Keep Your Cool: 5 Tips for New Nurses in a Patient Emergency
As a new nurse, sooner or later you’re going to run into an emergency situation. Something will go wrong for one of your patients, and it quite literally can become a matter of life and death. These situations are tense and stressful for even the most experienced medical practitioner, and they can be almost overwhelming when you’re experiencing them for the first time.
Here are five things to keep in mind for your first few patient emergencies.
Have a plan
Unless the emergency is absolutely immediate — for instance, if a patient has a blocked airway or is entering cardiopulmonary arrest — you have time to plan your next moves. Don’t just do something for the sake of doing something; think about what you should be doing next and then do it.
Having a plan comes with two primary benefits. First, it keeps you focused on what your patient ultimately needs. Second, by having a set of steps to guide you, it helps you stay calm and level-headed. After all, you have a plan to follow!
Don’t cut corners on your plan, either. It doesn’t matter that you did something quickly. It matters that you did something right.
Related Resource: Time Management Skills Every New Nurse Needs
Communicate with your patients
Assuming your patient is conscious and able to communicate, they can be a vital source of information. After all, you can take all the vital signs you want, but the patient is the only one who can tell you how they’re feeling.
Do your best to keep the patient focused on the big picture and redirect them back to it as best you can. They might want to start talking about their pets or family — remember, they’re probably even more scared than you are — but that doesn’t help you make them better, does it? Keep asking questions relevant to their care. One critical tip for patient communication can be to say something like “I’m going to redirect you right now,” because it makes them feel like you’re not just ignoring what they say.
An emergency is a high-stress environment, but don’t argue or fight with your patients. Remember that they might be having the worst day of their lives right now. You’re the one that needs to keep your head.
Related Resource: 5 Ways Nurses Can Build Rapport With Patients
Ask for help
You’re not alone. While you can’t (and shouldn’t) expect to be told what to do every step of the way — that’s what your training and education was for — if you don’t know what to do in a given situation, say something! The doctors and other nurses know you’re a newbie, after all; their first emergencies were likely just as stressful.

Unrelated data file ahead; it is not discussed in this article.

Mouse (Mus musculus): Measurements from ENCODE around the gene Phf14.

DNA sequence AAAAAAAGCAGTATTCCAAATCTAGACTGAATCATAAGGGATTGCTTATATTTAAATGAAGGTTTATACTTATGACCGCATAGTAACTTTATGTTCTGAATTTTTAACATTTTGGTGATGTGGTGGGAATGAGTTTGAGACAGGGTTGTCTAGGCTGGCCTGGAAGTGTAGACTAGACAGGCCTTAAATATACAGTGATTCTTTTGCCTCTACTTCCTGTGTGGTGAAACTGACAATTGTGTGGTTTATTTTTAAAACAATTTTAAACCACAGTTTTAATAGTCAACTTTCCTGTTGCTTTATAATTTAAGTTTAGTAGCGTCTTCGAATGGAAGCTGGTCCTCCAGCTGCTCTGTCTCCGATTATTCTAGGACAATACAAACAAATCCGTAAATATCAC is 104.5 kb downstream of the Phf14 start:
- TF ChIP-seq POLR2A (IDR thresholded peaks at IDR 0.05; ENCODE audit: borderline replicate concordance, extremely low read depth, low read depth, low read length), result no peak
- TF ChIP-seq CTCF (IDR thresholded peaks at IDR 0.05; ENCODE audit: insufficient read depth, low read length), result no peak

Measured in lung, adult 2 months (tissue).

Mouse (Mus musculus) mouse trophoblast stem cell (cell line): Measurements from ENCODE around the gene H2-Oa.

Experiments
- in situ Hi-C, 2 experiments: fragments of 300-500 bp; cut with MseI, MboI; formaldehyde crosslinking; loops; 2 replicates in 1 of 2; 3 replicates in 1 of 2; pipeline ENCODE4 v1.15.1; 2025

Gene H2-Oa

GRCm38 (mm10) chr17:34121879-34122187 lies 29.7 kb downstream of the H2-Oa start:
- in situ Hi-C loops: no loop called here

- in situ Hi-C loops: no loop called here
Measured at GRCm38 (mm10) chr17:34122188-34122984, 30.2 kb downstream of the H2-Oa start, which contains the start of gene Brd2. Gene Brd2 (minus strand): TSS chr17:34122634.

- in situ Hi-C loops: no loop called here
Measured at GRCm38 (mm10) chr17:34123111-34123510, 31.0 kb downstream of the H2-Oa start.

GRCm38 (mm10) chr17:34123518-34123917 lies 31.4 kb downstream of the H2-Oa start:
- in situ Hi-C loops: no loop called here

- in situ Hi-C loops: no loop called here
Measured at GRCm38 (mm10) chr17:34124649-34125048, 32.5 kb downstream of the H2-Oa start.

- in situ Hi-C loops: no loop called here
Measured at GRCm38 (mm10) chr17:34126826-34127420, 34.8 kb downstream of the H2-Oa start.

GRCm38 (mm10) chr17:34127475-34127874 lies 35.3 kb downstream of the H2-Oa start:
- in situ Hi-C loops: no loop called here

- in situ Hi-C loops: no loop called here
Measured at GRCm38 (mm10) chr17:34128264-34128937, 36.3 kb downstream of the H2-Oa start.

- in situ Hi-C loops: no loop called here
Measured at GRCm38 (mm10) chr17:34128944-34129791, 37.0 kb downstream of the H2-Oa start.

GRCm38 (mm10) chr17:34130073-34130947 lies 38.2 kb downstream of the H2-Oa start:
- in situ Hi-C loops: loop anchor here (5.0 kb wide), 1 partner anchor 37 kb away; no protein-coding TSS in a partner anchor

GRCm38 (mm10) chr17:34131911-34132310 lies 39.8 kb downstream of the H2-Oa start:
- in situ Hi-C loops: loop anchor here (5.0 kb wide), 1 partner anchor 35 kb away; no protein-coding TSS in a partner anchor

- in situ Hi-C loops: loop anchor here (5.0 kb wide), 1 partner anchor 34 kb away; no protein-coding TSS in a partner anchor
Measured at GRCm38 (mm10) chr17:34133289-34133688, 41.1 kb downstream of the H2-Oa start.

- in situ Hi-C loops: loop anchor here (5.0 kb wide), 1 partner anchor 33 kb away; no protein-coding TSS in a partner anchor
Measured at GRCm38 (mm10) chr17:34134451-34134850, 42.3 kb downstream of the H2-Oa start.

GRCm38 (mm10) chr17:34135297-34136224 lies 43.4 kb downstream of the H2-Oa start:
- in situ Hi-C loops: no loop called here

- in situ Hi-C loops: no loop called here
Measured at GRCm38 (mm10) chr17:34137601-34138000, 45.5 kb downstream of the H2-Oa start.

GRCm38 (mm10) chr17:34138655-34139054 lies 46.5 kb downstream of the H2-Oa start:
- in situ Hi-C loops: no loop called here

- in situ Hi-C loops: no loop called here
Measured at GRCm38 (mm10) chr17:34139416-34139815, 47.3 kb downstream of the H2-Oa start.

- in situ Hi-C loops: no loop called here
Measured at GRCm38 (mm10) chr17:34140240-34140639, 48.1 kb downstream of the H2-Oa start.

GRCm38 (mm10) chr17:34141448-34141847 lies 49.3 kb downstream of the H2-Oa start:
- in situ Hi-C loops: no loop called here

Never let your own personal pride get in the way if you’re not sure what to do. Don’t be the nurse who insists they can handle something they can’t. Your patient’s health and life are more important than a little wounded pride, and your co-workers have the knowledge, skills, and experience to help make hard calls.
You’re part of a team. Rely on them when you need to.
When in doubt, take vital signs
If your patient isn’t in immediate risk right this second, take their vitals. This can be a great way to identify problems that may not be immediately obvious, but it can also be helpful by telling you what isn’t a problem. If you can identify areas that don’t need your immediate attention, you can then focus on the ones that do.
Don’t forget to write these down, either. You may be missing something that a more experienced medical practitioner will notice at a glance, and they can’t do anything with data they don’t see. As another guide for new nurses advises, chart like your license depends on it.
Related Resource: What New Technology Means for You and Patient Care
Know what to do afterwards
The emergency has passed, and hopefully for the better. But after such a stressful and emotionally trying experience, you still have work to do. You don’t just get to go home.
Emotional health is crucial for a working nurse, and you do your other patients a disservice if you’re not in the right mindset when you see them. So after an emergency, take some time to get yourself under control. Sit down, close your eyes for thirty seconds, take a few deep breaths — whatever works best for you to get your feet back under you.
This is also another time to ask questions of the more experienced nurses and doctors you work with. If one of your senior co-workers did something that seemed strange to you, or made a conclusion that you couldn’t follow, ask them about it! This is how you get more experience, after all. Maybe next time you’ll be the one helping the new nurse on the block with their first patient emergency.
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